U.S. Senators Launch RFID Caucus

An ongoing series of meetings is planned in an effort to educate legislators.

Two U.S. senators, Byron Dorgan, a Democrat from North Dakota, and John Cornyn, a Republican from Texas, launched the U.S. Senate RFID Caucus in mid-July to educate colleagues about the potential uses and benefits of RFID.

The first official meeting, held July 13 in Washington, D.C., included the co-chairing senators and a group of panelists from the vendor, user and analyst community.

About 150 people attended the event, including citizens, two additional senators and senate staff members.

Participating in the panel discussion were members from the RFID software developer and research communities.

Paul Chang of IBM and Brian Cute of Verisign talked about specific industry applications for RFID, and IBM researcher Paul Moskowitz demonstrated IBMs clipped tag technology, which is applicable for the pharmaceutical industry.

Alan Estevez from the U.S. Department of Defense talked about the work the DOD is doing with RFID in the supply chain.

Dan Engels from the University of Texas at Austin and Mike Liard from ABI Research also discussed the potential uses for RFID.

"The caucus was well-attended, beyond the expectation of the two senators," said Chang, in Armonk, N.Y..

"They came up and described why they launched the caucus: RFID is an important technology with potential benefits to industry and consumers. They want to make sure the US stays competitive in the global technical market."

There are huge initiatives under way, both domestically and internationally, that include RFID.

The U.S. State Department, for example, has legislated that all U.S. passports must contain an RFID chip by the end of 2006.

The chip, which holds the same data thats on a standard passport—name, address, birth date and nationality—also holds enough memory to include biometric information such as iris scans or digital fingerprints.

Likewise, the European Union also has an RFID passport initiative under way.

The technology, which uses radio waves to transmit data, is also being extensively piloted and used in various industries.

Big-box retailers like Wal-Mart Stores and Target are heavily investing in creating an RFID infrastructure with suppliers, while the U.S. Department of Defense is RFID-enabling its supply chain—an initiative that, similar to those implemented by Wal-Mart and Target—funnels down the supply chain.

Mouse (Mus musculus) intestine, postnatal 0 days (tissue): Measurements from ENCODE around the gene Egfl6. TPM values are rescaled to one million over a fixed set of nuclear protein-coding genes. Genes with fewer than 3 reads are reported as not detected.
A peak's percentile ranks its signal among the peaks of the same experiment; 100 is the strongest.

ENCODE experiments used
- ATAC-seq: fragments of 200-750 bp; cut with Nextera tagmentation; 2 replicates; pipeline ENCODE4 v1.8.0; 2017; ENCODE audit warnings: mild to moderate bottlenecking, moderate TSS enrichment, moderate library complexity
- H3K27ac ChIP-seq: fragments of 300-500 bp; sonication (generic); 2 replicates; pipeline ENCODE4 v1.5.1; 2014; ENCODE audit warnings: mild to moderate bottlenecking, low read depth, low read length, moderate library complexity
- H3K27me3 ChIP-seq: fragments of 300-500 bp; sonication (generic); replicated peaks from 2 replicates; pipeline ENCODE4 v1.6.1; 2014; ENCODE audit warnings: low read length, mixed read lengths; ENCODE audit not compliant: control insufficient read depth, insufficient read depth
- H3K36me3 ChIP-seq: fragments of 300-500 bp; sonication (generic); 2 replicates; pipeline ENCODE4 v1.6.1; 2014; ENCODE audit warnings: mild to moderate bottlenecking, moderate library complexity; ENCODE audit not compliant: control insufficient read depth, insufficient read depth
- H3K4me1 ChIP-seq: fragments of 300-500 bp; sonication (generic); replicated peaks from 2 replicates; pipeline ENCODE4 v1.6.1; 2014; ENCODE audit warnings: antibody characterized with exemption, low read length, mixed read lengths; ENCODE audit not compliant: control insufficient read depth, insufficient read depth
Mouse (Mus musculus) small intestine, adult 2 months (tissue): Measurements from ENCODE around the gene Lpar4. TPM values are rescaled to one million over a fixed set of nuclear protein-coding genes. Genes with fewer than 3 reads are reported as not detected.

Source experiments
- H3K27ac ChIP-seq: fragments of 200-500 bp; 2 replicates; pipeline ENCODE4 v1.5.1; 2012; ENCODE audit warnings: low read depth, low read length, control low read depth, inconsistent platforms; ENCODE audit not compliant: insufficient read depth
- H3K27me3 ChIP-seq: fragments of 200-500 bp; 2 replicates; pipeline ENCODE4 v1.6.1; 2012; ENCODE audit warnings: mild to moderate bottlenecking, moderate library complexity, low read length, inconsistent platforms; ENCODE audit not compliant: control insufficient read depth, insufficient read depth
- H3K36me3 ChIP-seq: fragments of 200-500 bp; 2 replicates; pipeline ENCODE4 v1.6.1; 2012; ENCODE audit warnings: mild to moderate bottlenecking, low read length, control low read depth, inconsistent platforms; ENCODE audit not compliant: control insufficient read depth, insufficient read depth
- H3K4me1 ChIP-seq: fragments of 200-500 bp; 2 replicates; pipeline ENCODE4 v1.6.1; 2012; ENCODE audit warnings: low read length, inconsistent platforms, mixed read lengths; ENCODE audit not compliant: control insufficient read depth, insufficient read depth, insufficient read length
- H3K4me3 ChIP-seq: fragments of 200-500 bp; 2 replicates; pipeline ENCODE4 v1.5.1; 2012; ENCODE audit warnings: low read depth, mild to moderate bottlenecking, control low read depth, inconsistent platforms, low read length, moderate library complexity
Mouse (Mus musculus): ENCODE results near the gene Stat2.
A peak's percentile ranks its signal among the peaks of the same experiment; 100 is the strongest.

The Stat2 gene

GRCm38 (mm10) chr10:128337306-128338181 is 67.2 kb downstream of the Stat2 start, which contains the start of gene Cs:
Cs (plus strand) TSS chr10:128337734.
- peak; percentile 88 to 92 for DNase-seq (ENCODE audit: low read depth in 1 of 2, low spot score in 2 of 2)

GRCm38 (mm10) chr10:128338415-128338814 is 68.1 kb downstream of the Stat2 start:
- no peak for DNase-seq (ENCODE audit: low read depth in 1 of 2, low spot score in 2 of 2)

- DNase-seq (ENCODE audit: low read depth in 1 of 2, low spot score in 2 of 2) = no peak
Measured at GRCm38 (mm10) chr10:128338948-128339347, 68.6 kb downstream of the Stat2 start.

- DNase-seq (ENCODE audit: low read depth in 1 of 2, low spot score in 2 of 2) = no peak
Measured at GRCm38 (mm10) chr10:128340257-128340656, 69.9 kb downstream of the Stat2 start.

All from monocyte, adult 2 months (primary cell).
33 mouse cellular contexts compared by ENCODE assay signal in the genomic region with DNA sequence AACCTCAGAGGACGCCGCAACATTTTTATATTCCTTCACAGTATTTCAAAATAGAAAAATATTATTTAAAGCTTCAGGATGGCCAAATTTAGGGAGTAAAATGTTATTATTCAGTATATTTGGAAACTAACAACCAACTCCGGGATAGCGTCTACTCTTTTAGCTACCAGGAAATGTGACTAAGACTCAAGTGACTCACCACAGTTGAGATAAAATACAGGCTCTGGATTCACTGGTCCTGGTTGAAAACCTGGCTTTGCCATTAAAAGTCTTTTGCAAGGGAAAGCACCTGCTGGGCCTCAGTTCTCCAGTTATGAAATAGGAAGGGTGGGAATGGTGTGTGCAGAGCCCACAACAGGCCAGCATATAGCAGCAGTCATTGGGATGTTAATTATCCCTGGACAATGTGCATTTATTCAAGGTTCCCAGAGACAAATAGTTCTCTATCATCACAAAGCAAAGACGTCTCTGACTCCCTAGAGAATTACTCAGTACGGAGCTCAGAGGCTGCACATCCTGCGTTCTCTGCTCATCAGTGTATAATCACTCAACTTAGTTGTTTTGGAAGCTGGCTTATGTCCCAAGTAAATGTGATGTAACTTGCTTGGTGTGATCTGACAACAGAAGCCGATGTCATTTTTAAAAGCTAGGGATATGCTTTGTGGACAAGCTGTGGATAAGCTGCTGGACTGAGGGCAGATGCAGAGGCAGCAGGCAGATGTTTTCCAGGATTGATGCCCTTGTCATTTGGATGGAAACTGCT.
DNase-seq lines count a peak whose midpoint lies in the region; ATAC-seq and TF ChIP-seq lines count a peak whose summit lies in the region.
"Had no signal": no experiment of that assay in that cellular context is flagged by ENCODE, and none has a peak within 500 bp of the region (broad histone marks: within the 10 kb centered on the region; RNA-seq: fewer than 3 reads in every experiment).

However, there is an equal amount of activity among security and privacy advocates who are in an uproar over the potential downside of using RFID chips in everything from passports to childrens clothing.

Chief among concerns are that the data on RFID tags can be illegally obtained for nefarious purposes, that RFID can be used to track individuals, and that it is, at the end of the day, an invasion of individuals privacy and security rights.

The goal of the caucus, according to attendees, is to dispel some of the myths around RFID, and educate legislators about the potential uses.

"In the first of many caucus sessions, lawmakers took the initial step toward learning more about RFID technology and sorting through RFID myths and realities," said Liard.

"The goal is for lawmakers to legislate against bad behavior such as the illegal use of RFID data, and not to legislate against RFID technology."

Liard said ABI Research urged the senators to avoid reactive RFID legislation without proactive education.

Dan Engels, formerly with the Auto ID Center, discussed the issue of privacy.

/zimages/4/28571.gifTo read more about the Department of Homeland Securitys concerns about RFID, click here.

Whats interesting, according to Chang, is that during an open-mic session, no one in the audience brought up the topic of either privacy or security—the main complaints against the use of RFID in private and public sectors.

"We were anticipating questions, but that issue was sort of muted from the beginning because we talked about the tag containing only a unique license plate [type of number] that had no relevant information," said Chang.

"The only way to get information is to access a secure database."

Exhibiting their wares at the event were a number of software and hardware developers, as well as industry groups, including: Attevo, Center for Nanoside Science, Cisco, EPCglobal, HID, IBM, IEE USA, InfoLogix, Information Technology Industry Council, KillDeer Mountain, North Dakota State University, Odin Technologies, RCD, RFID International Business Association, SAP, Skyetek, Symbol Technologies, Texas Instruments, Unisys and Zebra.

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